• Index-Rate Contract: If you’re in an indexed price plan, where a portion of your electricity bill is based on the market rates, your bill will likely be very high, as the high cost to acquire that electricity is passed to you. I suggest you call your provider and ask to be switched to a fixed-rate plan immediately.
  • Wholesale Electricity Contract: If you’re with a company like Griddy, which sells electricity to their customers at wholesale prices, you will pay a very high price for the electricity you consumed.  Most of their members who didn’t leave before the freeze have been charged thousands of dollars for their electricity usage in less than 5 days. Buying electricity at wholesale prices can SOMETIMES be cheaper than the common fixed-rate plan. But that “lower” price is accompanied by a certain exposure to severe price spikes that we’ve seen in Summer 2019 and Winter 2021. Basically, wholesale electricity pricing is “good” until it isn’t. Just like owning a car with no insurance, everything is good until you cause a wreck. There’s an occasional, small upside with unlimited, inevitable risk.

Hopefully, that explains what you should expect your next bill to look like. If you’re wondering what the long-term effects of this incident will be, we’ll do our best to forecast that for you too.

Will My Electricity Bill Spike in the Future?

With spring/summer comes warm weather and higher electricity rates. That’s just part of life for Texans who heavily depend on their AC systems. But regarding the situation at hand…

With the amount of competition that exists, even if some REPs go out of business, Jesson Bradshaw, Energy Ogre CEO, is confident enough providers still exist to maintain competitive pricing. He does not anticipate long-term price inflation where providers attempt to “squeeze the customer base to try to extract their margins back.”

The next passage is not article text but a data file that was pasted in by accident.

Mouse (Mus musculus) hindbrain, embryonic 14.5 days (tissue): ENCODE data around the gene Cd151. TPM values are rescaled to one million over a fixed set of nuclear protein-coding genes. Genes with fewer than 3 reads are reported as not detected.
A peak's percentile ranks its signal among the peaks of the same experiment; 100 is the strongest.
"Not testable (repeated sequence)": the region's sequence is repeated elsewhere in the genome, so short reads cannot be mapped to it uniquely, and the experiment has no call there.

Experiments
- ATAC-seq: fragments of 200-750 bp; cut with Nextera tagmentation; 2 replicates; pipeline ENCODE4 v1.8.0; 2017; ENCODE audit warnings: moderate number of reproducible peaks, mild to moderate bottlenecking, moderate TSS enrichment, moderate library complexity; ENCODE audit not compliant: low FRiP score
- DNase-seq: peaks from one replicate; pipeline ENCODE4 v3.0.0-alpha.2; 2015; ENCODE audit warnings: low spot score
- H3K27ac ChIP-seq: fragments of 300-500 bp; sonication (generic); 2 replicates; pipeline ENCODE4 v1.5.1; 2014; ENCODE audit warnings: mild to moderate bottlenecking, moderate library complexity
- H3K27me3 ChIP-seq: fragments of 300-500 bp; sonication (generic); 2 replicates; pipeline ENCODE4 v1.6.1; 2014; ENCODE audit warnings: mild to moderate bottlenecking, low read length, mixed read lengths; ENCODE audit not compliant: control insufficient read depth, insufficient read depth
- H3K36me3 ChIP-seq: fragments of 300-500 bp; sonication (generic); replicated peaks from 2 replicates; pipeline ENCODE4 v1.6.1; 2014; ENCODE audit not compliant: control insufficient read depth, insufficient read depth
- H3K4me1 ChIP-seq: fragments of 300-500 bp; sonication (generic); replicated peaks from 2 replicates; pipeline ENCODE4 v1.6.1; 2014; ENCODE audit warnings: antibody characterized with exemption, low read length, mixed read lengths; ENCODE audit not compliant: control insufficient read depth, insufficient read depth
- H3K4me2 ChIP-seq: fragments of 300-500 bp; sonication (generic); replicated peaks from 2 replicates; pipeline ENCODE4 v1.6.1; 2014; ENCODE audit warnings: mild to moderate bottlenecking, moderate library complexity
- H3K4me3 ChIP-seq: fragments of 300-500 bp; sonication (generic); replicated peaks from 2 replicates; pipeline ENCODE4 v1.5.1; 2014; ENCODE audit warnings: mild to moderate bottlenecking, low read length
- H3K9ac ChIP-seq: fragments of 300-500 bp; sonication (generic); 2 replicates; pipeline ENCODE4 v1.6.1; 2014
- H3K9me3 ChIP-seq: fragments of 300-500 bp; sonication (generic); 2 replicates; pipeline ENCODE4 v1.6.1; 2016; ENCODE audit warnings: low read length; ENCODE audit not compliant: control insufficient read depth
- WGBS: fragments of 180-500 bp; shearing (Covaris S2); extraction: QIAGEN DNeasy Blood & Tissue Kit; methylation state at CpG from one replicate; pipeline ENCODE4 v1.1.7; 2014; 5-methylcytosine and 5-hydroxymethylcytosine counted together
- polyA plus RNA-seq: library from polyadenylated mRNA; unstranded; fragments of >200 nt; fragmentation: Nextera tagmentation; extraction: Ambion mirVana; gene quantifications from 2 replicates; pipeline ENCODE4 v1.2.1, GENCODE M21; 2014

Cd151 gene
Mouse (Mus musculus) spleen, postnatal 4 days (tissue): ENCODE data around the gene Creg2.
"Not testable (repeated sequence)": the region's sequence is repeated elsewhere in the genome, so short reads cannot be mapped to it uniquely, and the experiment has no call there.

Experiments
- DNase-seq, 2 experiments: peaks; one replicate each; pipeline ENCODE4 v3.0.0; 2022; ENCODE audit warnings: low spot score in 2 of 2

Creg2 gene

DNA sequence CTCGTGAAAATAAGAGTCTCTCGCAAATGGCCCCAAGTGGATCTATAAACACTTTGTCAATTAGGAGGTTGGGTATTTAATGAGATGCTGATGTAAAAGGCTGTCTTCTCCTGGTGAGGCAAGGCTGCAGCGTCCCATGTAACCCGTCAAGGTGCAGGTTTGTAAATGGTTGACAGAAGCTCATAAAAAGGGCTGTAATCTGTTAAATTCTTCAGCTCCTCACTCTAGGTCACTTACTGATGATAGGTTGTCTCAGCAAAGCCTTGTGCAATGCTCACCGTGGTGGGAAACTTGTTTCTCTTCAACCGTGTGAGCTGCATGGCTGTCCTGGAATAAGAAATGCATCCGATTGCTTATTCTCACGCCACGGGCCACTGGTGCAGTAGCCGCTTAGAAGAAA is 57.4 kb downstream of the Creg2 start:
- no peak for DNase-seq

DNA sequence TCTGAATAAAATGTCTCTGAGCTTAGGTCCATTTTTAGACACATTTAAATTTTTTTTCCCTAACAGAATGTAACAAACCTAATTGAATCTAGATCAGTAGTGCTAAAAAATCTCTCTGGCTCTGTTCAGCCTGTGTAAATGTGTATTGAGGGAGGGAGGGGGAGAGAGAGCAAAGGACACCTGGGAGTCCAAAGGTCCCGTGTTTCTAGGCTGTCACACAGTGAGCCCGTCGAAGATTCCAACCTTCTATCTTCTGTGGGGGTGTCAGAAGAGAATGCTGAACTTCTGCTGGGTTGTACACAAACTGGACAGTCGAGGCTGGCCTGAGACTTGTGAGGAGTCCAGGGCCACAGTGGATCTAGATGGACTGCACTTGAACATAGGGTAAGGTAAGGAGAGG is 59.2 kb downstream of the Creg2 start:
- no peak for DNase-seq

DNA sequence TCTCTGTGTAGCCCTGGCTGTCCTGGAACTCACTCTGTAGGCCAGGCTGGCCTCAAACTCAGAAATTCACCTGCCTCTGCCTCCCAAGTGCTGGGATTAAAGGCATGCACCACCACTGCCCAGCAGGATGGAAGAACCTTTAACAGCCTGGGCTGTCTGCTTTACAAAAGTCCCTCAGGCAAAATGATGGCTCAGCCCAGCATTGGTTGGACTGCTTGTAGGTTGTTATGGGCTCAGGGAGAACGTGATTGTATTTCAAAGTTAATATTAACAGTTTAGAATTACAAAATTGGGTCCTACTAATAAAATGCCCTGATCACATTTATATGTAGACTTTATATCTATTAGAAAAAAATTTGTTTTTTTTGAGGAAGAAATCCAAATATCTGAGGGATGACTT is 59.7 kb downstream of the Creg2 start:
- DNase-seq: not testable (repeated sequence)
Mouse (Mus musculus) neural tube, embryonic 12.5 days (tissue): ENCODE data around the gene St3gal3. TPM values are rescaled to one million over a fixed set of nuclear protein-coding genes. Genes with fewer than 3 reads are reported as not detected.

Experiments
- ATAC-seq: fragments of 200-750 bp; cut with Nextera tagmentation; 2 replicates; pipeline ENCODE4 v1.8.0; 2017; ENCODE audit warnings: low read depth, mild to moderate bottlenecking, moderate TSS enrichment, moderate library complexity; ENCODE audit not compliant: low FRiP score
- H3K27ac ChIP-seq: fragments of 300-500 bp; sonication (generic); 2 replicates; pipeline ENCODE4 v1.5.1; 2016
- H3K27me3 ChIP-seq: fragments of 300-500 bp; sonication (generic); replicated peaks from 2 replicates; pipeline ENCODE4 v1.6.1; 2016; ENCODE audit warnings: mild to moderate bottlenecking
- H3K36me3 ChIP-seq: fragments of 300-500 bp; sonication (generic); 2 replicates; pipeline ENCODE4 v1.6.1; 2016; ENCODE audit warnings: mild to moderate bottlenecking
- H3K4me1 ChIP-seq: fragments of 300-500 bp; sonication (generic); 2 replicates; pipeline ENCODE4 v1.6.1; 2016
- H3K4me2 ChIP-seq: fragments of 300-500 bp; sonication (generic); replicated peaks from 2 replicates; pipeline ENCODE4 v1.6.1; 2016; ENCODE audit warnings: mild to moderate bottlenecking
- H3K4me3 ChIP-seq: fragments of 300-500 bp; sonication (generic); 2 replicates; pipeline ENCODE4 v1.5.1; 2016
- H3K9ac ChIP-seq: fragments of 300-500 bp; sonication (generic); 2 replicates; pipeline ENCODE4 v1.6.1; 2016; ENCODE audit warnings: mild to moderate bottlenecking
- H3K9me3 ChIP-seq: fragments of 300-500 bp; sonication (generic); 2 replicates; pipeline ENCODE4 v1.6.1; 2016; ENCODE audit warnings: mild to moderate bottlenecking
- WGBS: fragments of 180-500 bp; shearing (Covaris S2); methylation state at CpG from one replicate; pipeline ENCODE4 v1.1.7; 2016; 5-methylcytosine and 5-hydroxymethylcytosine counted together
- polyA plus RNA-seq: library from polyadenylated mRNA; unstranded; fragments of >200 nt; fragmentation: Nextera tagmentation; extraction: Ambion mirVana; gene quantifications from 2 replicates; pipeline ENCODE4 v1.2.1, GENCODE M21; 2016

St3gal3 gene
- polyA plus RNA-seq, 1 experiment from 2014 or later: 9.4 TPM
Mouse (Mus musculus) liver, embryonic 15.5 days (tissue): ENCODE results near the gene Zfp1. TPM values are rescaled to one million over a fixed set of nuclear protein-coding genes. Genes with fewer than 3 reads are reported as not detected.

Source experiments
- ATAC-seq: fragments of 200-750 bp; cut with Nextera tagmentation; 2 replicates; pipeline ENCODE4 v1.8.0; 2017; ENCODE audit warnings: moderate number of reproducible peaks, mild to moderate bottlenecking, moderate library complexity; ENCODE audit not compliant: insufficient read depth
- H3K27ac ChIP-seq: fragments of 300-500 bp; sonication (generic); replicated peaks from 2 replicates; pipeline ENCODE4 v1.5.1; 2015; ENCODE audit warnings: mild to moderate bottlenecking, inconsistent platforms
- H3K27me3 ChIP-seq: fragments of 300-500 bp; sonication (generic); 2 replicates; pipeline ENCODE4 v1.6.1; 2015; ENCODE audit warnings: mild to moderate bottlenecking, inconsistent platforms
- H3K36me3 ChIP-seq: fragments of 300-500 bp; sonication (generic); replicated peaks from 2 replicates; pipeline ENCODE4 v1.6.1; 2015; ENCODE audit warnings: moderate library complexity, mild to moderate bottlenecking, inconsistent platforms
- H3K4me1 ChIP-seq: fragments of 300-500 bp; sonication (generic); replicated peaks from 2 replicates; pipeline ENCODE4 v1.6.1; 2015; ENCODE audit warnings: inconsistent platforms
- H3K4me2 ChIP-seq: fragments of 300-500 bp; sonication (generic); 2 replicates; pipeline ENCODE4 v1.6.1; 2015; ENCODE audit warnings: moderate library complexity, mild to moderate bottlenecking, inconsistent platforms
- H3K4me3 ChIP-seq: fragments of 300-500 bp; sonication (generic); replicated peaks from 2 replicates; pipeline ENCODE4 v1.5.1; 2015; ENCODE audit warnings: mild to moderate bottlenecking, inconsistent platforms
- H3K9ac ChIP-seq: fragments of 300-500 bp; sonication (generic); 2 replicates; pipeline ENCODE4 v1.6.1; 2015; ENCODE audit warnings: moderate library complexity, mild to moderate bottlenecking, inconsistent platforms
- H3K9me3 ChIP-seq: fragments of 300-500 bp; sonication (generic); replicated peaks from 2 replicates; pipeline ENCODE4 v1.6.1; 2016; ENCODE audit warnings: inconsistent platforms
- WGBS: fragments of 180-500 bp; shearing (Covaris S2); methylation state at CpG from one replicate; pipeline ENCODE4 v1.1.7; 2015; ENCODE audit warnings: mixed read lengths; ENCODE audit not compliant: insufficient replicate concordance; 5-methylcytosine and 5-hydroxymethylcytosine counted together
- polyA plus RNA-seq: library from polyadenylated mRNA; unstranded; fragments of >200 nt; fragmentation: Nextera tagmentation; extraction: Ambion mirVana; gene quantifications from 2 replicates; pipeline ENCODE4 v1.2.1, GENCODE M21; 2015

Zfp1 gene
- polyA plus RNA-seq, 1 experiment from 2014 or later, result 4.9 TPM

There will undoubtedly be intense conversations about our electricity system's future to understand what happened, why and where the system failed, and to protect Texans moving forward.  Clearly, we must identify solutions capable of preventing this massive failure from reoccurring.

With any innovation or renovation, there is a cost associated. Weather-proofing the grid will require a massive investment of both time and capital. I know, you’re probably wondering, “Will I be paying for these changes moving forward?” Probably! Higher prices for a more stable system should prove worthwhile if things head in that direction.

However, we will know more after Thursday, February 28, when the House State Affairs Committee and Energy Resources Committee hosts their joint meeting. They will discuss what factors led to statewide grid failure.

From that discussion, we’ll better understand what potential solutions (and costs) to expect in the future. One thing is certain, though–until improvements are made, Texans will be vulnerable amidst snow and freezing temperatures each year. 

Will My Retail Electricity Provider Go Out of Business?

It’s likely some electricity providers could go out of business due to this cold, dark week. In fact, there are nearly two dozen load-serving entities (LSEs), which can be REPs, municipalities, or co-operatives, that could possibly default, according to one report. However, we want to be clear—the financial consequences of this situation are far-reaching, so it is currently impossible to determine who the “winners” and “losers” will be.